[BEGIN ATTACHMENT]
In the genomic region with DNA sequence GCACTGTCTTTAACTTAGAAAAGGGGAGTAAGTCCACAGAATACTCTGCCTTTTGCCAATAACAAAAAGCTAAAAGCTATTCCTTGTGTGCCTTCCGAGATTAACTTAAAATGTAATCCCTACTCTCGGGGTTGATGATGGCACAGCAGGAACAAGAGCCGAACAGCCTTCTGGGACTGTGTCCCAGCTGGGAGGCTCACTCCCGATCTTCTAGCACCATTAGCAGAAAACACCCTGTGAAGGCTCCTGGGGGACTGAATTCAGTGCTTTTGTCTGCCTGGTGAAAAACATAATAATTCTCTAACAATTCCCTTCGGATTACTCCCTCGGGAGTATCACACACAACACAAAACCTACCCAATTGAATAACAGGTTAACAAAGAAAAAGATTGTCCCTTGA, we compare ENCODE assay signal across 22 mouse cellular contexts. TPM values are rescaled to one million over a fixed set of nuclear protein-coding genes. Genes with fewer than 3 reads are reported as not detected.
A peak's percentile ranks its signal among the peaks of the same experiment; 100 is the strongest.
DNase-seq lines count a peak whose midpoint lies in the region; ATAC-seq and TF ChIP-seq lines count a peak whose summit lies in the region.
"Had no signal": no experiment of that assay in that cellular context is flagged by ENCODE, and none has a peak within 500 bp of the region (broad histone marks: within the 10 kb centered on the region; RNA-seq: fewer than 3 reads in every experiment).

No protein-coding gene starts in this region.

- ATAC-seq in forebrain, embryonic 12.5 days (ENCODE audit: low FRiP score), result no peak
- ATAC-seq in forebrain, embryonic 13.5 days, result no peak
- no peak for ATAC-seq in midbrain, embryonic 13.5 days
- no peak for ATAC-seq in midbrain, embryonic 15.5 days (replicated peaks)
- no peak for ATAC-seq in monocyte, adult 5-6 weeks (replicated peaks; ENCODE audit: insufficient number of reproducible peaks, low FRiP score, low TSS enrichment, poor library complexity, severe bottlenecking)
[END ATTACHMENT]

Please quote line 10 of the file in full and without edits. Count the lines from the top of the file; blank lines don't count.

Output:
- no peak for ATAC-seq in monocyte, adult 5-6 weeks (replicated peaks; ENCODE audit: insufficient number of reproducible peaks, low FRiP score, low TSS enrichment, poor library complexity, severe bottlenecking)